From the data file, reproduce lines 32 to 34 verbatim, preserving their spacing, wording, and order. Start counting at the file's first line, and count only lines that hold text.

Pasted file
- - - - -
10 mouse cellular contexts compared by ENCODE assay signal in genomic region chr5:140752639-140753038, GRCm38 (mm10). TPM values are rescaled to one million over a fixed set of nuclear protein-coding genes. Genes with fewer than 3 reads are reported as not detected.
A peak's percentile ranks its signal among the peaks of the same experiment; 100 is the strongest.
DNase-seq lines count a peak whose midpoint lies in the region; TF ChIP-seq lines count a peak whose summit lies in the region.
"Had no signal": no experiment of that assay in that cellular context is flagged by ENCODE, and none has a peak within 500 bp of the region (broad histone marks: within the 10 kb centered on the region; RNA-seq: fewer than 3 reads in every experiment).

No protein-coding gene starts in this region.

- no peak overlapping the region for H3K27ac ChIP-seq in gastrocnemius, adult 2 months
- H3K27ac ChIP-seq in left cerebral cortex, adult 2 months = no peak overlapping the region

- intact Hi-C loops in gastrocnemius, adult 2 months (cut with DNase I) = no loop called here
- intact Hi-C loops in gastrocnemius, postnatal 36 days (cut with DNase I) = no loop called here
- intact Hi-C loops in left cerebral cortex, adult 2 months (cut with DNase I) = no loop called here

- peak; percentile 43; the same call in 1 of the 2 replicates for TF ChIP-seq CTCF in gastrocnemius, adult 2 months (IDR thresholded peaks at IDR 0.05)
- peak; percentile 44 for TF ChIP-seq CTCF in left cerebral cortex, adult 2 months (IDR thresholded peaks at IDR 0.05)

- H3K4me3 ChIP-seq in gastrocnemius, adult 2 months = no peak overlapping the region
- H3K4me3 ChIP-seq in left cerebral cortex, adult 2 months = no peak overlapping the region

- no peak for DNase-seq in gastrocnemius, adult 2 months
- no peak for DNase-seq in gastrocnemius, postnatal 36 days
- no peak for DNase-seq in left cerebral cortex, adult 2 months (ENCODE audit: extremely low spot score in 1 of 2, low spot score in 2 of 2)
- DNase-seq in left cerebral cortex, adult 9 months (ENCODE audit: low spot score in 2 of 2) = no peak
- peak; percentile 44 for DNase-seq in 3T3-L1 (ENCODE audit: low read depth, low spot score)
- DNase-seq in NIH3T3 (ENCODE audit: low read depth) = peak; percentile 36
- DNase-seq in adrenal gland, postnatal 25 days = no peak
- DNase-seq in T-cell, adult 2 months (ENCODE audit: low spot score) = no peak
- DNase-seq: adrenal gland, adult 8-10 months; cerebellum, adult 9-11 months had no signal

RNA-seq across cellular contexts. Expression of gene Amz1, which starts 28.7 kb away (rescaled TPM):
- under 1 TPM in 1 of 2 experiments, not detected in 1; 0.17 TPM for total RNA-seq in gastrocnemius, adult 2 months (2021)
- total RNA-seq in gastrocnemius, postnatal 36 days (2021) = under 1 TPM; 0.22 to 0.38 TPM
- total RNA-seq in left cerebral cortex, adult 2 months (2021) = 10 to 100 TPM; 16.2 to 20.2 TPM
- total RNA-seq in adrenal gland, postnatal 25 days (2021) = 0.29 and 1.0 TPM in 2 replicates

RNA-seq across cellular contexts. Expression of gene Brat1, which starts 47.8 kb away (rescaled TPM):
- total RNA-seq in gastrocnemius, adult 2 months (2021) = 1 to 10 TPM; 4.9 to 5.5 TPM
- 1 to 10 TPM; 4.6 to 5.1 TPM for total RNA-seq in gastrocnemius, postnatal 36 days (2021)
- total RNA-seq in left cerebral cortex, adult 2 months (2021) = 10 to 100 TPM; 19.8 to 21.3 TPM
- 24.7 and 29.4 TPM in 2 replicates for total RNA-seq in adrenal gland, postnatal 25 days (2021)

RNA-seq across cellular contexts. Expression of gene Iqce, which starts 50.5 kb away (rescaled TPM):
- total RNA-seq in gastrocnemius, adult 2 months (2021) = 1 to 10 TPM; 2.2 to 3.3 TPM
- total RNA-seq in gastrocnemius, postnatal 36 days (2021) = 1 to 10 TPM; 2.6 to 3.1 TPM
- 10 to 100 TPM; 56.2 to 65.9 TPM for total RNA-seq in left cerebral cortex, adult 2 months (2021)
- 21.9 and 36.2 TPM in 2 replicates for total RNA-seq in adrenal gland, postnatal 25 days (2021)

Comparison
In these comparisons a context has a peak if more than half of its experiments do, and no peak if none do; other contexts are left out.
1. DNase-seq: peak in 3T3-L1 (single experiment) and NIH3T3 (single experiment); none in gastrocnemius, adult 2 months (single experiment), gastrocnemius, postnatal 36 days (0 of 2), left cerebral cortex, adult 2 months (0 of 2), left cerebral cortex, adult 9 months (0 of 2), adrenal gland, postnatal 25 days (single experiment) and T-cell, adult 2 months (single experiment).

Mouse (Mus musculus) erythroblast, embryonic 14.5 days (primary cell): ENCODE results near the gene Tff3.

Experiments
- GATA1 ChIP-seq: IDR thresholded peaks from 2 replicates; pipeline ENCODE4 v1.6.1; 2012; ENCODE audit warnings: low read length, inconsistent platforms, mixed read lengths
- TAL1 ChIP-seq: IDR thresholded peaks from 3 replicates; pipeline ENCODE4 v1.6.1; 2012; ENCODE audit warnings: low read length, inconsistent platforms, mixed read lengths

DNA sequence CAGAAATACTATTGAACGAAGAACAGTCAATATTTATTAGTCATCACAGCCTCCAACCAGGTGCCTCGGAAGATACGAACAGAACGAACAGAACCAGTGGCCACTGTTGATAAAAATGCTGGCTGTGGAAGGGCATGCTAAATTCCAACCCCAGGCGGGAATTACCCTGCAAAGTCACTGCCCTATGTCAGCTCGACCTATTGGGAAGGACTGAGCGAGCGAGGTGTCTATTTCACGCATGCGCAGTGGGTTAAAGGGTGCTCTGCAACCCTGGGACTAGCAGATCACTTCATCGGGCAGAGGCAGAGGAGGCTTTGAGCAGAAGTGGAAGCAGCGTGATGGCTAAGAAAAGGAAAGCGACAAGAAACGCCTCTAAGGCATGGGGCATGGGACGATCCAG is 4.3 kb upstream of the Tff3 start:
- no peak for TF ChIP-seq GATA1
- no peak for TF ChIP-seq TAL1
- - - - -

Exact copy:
- total RNA-seq in left cerebral cortex, adult 2 months (2021) = 10 to 100 TPM; 19.8 to 21.3 TPM
- 24.7 and 29.4 TPM in 2 replicates for total RNA-seq in adrenal gland, postnatal 25 days (2021)

RNA-seq across cellular contexts. Expression of gene Iqce, which starts 50.5 kb away (rescaled TPM):